Since car insurance is regulated at the state level, there are 50 different pricing structures across the country, according to Consumer Reports. Some states require insurance companies to provide transparent pricing. In the many states that don’t, drivers are left to guess — or take their carrier’s word for it — as to why they pay the rates they do.
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Brand loyalty and even good driving rarely have as big an impact on your premiums as all those slick, big-budget ad campaigns would have you believe. The scoring models that insurance companies use to price their customers’ policies are often kept secret, and when they’re not, they’re so complex that even industry regulators can rarely make heads or tails of them.
Some insurance companies rely on that secretive and confusing business model to overcharge their customers — they make the bad list. Others, however, do what they can to break the status quo and provide clear, transparent pricing — they make the good list.
Here’s a look at the best and worst of the car insurance bunch.
In study after study, Consumer Reports goes out of its way to caution readers against choosing insurance providers based on brand recognition and advertising. Bigger is rarely better, and the carriers with the lowest rates and best overall customer satisfaction ratings tend to be smaller companies with lower profiles than Flo, the gecko, the Limu Emu and the rest.
Of those companies, one stands out above all the others — USAA, which has earned a place among the top three providers in every single category in every single Consumer Reports ranking since 2004.
In 2021, J.D. Power conducted a comprehensive ranking of the major auto insurance carriers in every region of the country. Because it serves only military personnel and their families, USAA didn’t meet the study’s ranking criteria, but if it had, it would have crushed every other insurance company in every region of America. According to Consumer Reports, the average USAA policy costs $817 vs. $1,570 for Allstate.
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Best: Amica Mutual
According to CarInsuranceComparison, Amica Mutual has long been hailed for its excellent customer service, honesty, timeliness, low number of complaints and transparent pricing — and the site’s own research confirmed that reputation.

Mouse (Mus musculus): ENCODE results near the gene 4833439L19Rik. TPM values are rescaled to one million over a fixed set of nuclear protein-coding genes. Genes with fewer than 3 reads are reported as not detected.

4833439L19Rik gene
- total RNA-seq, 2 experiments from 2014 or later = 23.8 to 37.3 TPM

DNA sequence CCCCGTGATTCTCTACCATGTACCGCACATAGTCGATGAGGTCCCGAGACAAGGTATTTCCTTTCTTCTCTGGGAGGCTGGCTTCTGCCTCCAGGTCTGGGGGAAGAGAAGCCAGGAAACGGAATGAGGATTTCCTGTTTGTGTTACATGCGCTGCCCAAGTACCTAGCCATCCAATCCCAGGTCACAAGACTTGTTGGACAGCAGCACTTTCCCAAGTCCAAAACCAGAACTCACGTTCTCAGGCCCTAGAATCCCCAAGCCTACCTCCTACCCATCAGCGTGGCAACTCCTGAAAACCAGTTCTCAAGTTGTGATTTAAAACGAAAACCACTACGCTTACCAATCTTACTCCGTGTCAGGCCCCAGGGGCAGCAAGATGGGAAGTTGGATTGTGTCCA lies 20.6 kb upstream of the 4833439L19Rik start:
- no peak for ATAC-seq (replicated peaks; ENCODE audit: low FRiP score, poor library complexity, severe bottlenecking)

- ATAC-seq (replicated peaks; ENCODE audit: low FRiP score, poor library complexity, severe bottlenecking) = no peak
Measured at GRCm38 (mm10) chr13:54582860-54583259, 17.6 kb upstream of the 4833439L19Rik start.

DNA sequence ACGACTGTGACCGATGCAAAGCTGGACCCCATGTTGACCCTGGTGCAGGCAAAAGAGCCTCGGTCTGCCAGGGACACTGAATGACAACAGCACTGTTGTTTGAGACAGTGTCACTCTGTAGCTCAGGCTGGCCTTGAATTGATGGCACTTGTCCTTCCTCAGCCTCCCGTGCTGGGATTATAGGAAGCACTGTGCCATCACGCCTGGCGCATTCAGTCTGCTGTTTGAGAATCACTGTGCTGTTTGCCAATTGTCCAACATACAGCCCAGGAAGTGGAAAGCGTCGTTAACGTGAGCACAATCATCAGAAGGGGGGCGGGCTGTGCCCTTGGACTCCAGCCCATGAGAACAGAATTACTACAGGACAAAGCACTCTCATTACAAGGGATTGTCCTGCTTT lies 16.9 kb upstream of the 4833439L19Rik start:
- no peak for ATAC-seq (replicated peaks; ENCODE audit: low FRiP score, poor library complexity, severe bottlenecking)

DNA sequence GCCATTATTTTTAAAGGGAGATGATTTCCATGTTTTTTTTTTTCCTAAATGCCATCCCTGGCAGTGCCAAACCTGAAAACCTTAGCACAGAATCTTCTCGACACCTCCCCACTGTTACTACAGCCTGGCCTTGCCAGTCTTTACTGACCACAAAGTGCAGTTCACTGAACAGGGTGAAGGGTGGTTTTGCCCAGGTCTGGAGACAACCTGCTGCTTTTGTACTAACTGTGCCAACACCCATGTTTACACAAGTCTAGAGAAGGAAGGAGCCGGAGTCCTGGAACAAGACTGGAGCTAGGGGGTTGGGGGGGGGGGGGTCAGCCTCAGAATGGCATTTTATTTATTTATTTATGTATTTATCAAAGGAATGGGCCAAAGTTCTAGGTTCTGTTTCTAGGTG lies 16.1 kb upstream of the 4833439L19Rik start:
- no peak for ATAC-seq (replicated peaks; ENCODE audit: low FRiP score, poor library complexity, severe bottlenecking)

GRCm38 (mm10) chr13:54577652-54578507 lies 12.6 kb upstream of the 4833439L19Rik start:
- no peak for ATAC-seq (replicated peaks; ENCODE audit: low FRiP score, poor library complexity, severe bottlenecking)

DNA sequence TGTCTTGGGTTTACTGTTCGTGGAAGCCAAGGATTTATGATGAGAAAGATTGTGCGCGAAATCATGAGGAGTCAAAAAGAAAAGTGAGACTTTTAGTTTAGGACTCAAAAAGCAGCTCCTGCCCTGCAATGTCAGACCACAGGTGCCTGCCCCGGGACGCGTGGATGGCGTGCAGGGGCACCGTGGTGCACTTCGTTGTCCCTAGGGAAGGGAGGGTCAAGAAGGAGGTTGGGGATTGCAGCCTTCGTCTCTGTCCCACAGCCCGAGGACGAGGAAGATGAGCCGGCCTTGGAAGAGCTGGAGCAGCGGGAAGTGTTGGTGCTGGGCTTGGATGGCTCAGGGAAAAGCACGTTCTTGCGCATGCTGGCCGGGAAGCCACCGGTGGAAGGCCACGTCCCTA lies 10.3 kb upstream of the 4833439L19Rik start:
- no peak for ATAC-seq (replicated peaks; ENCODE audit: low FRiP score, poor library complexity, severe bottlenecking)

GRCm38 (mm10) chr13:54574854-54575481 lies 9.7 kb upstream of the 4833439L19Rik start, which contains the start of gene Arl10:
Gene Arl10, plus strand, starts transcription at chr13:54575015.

Like USAA, Amica has ranked in the top three of each and every category in each and every Consumer Reports ranking since 2004. NJM (New Jersey Manufacturers) also ranks in the upper echelon of the industry, but its availability is limited to only New Jersey and Pennsylvania. Amica sells insurance in every state but Hawaii.
Best: State Farm
Consumer Reports is adamant that bigger isn’t always better, but there are exceptions — and one of those exceptions is State Farm. In the J.D. Power rankings, State Farm was the highest-rated carrier in Florida, New York and the Northwest. It ranked well above average in California, No. 3 in the Central region, No. 3 in the Mid-Atlantic, No. 2 in New England, No. 2 in the North Central region, No. 4 out of more than 15 companies in the Southeast and No. 2 in the Southwest. The only place in America where State Farm ranked below average — barely — was Texas.
Compared to the other giants, State Farm is cheaper than Allstate, Geico and Progressive, according to Consumer Reports.
In the J.D. Power study — which measured not just policy prices, but intangibles like communication, brand impression and overall customer satisfaction — Farmers ranked at or near the bottom of the list in most regions of the country.
Despite a strong showing in the Central region, Farmers ranked below average in California, dead last in the Mid-Atlantic, well below average in the bottom six in the North Central region, second-to-last in the Northwest, Southeast and Texas, and third from the bottom in the Southwest.
Worst: Liberty Mutual
According to the J.D. Power study, Liberty Mutual performed well in Texas and the Southwest in general — but that’s it. The company ranked below average — often well below average — in every other region of the country.
According to Consumer Reports, the biggest names with the biggest advertising budgets tend to receive the lowest ratings. Of them, Liberty Mutual was at the bottom of the pack, tied with only Allstate in earning the publication’s lowest possible grade. Liberty Mutual was also most likely to see customers leave for other carriers because of price increases.
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This article originally appeared on GOBankingRates.com: 3 of the Best and Worst Companies for Car Insurance